The College of Engineering attempted the world’s largest Rube Goldberg machine in an effort to break a Guinness World Record April 25. The project itself was undertaken by 43 engineering students who have worked on the concept and the machine itself for almost four months.
The event took place in the Bossone Research Enterprise Center and held numerous spectators ranging from students, citizens of Philadelphia and judges who oversaw the run-through of the machine. The event helped kick off the 2014 Philadelphia Science Festival.
Unfortunately, the machine ended up falling short, failing to meet the world record but successfully completed its run with human assistance.
The project of creating the largest Rube Goldberg machine was commandeered by freshmen engineering students in the Engineering Learning Community. The Guinness World Record of having the largest functional Rube Goldberg machine is currently held by Purdue University. Drexel’s team sought to break that record and created a project that will change the future of Drexel’s College of Engineering. It consisted of more than 350 movements and spanned half the length of a basketball court.
“It’s the first year that this was ever done and that alone is ground breaking,” academic adviser Rosie Kelly said. “They worked so hard, between classes and then working on this afterward, they all practically live together.”
The device was executed after all the preparations were made by the engineering team and all the speakers had presented at the event. After hitting the starting piece of the device, exclamations and shouts of disappointment arose after failing to continue in the first few minutes.
“We were all really nervous and running on few hours of sleep,” freshman engineering major Taryn Francischetti said after the event finished. “The part our group was responsible for ran smoothly so while overall it didn’t work, all the hard work we put into it paid off. We still felt really happy.”
The 43 students were broken up into separate groups all with their own part of the sequence of devices that were used to raise the flag.
“The fastest and best way we decided to do this was compartmentalize all of the parts into different groups,” Francischetti said on the day of the event. “We actually never had the whole thing together and ran it until early this morning.”
The machine, aptly named Rube Goldberg after the famous cartoonist who drew elaborate machines performing simple tasks, was designed using various physics methods and equations in order to create a chain reaction. The end goal results in a completion of a simple task, in the case of the ELC’s machine, raising a Philadelphia Science Festival flag.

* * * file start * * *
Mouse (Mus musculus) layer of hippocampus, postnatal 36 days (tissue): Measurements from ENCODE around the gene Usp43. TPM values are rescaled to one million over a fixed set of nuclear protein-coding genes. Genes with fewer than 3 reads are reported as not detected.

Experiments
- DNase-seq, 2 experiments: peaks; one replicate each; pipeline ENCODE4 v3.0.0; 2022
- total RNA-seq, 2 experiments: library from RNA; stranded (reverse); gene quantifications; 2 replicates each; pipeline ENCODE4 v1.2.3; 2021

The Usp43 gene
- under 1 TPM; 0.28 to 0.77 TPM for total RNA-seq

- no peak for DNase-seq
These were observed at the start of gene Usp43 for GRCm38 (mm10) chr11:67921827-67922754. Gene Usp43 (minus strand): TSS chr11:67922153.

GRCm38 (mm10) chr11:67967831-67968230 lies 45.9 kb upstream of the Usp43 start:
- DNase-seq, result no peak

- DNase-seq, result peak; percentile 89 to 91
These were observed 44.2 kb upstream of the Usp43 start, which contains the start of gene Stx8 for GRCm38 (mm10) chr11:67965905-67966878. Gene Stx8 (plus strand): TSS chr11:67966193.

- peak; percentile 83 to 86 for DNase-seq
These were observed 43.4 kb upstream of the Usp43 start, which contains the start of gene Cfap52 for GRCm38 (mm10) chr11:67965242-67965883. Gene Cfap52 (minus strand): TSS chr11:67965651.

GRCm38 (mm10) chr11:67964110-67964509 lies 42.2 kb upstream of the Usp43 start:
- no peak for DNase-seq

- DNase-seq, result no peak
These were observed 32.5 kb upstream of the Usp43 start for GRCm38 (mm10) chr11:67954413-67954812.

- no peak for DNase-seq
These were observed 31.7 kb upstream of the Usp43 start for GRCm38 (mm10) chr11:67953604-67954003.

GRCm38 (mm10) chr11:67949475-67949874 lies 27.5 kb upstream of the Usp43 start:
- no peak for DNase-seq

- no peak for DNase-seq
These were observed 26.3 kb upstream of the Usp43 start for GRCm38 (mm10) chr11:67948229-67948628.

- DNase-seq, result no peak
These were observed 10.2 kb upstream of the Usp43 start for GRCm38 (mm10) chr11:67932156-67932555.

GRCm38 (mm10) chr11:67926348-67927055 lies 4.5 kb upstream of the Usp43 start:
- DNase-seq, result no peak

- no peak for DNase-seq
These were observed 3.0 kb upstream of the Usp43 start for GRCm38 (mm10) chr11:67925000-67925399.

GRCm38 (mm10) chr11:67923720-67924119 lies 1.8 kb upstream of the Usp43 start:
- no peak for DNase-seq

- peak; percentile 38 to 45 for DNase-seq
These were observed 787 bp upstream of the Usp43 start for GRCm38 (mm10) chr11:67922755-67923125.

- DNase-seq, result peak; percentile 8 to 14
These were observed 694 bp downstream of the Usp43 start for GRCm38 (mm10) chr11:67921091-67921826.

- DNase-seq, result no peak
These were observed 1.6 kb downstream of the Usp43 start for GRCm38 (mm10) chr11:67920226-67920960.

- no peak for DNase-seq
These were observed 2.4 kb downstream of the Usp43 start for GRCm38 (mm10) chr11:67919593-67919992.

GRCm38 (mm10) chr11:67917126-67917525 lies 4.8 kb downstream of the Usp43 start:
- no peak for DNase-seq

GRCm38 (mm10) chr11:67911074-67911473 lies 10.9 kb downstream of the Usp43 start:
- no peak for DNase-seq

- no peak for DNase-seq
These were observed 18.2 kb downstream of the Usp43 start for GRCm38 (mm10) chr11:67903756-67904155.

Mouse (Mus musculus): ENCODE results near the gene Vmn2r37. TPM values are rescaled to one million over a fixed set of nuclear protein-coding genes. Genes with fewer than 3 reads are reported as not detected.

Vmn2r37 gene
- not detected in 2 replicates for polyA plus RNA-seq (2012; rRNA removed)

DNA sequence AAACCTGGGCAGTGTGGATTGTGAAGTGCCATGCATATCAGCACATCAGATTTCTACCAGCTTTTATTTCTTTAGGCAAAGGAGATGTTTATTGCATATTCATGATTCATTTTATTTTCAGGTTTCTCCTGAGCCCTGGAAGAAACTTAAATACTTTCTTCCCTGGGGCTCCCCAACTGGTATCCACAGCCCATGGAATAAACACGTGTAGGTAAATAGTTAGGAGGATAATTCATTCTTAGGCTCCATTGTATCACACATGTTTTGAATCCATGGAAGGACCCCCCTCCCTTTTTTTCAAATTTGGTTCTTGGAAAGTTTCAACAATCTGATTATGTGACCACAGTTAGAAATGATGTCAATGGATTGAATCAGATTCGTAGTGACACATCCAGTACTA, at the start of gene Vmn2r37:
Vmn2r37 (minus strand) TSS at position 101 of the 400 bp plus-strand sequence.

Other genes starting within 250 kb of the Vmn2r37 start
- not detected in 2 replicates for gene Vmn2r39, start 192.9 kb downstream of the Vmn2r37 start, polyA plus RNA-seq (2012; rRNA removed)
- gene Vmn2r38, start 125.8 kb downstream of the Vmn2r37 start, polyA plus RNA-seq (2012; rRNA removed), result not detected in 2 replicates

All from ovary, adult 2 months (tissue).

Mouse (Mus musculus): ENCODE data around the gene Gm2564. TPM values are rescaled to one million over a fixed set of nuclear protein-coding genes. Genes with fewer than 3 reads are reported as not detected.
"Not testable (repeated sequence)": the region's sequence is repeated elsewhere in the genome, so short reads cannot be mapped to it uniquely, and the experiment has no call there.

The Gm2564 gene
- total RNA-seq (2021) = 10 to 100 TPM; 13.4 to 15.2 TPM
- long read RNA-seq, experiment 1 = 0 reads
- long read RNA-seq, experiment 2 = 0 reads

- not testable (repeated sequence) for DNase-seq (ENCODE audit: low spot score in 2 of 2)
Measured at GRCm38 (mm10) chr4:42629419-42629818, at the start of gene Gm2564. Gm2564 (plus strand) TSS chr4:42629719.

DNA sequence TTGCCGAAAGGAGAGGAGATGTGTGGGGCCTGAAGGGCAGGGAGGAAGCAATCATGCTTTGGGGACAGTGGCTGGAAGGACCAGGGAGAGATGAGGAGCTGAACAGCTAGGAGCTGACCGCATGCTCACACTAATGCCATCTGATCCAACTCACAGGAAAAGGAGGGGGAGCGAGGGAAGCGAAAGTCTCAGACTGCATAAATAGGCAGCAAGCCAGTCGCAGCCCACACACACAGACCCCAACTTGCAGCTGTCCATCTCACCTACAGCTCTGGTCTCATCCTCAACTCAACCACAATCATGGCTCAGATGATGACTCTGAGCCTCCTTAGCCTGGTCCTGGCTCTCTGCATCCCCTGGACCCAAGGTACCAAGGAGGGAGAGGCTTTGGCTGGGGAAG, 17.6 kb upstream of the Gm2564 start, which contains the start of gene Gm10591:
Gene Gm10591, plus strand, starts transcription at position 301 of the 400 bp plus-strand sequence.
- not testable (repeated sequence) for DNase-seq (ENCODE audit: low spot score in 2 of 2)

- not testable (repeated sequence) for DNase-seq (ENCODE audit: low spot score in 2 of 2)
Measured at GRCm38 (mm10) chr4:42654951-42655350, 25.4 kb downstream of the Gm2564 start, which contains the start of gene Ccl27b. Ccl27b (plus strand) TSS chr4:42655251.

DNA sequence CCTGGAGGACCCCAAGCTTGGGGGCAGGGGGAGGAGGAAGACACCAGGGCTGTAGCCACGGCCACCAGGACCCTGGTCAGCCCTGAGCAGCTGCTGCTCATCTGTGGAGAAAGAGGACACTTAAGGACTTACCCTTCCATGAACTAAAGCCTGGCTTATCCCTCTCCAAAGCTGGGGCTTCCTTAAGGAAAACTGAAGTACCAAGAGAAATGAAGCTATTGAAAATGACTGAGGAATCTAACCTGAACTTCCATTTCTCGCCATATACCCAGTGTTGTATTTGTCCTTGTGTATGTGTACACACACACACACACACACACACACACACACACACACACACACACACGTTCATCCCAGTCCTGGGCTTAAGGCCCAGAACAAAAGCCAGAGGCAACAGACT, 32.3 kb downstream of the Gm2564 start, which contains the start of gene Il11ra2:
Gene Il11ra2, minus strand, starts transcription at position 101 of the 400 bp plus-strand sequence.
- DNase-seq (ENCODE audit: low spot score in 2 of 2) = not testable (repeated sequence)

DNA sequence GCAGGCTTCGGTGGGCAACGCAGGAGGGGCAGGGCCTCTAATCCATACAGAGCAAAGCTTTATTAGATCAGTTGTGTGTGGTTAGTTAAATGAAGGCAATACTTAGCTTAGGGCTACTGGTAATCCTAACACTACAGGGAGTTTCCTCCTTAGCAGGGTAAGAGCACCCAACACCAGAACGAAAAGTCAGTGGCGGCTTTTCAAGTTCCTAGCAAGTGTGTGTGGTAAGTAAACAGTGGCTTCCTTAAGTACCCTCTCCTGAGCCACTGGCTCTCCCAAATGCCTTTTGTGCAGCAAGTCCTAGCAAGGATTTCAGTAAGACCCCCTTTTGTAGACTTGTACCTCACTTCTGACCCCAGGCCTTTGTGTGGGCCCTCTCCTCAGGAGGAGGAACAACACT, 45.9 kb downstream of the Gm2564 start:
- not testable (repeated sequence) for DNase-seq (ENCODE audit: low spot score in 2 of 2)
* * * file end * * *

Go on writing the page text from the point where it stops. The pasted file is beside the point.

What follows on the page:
“They’ve really risen to this with so much energy,” academic adviser Emily Bogunovich said. “They’ve rolled with the punches, taking on each problem as it came. Even after changing locations less than a week ago, they set up everything really fast.”
The location of the function was originally set to be in the Armory but was moved to Bossone on short notice.
The design of the machine itself was created by all the students within the ELC who all attend the same Engineering 101 to 103 classes. The group used a program called SketchUp, software that is used for various applications ranging from architecture and engineering to video games. After designs were made for each part of the machine, students began constructing the parts inside of the Armory.
“We really loved the entire thing,” Kerry Milligan, freshman engineering major and another member of the team, said. “We were all running on fumes and were getting on each other’s nerves toward the end. You know, classic group work. But it was still extremely satisfying.”
The Rube Goldberg project was a trailblazing effort from the College of Engineering, something that hasn’t been done in the entirety of Drexel’s history. While it did fail, the results yielded positive reviews from the administration and students both.
Drexel and the College of Engineering are in the process of deciding whether or not to continue attempting to break the record each year and make the project a team building exercise for future members of the ELC.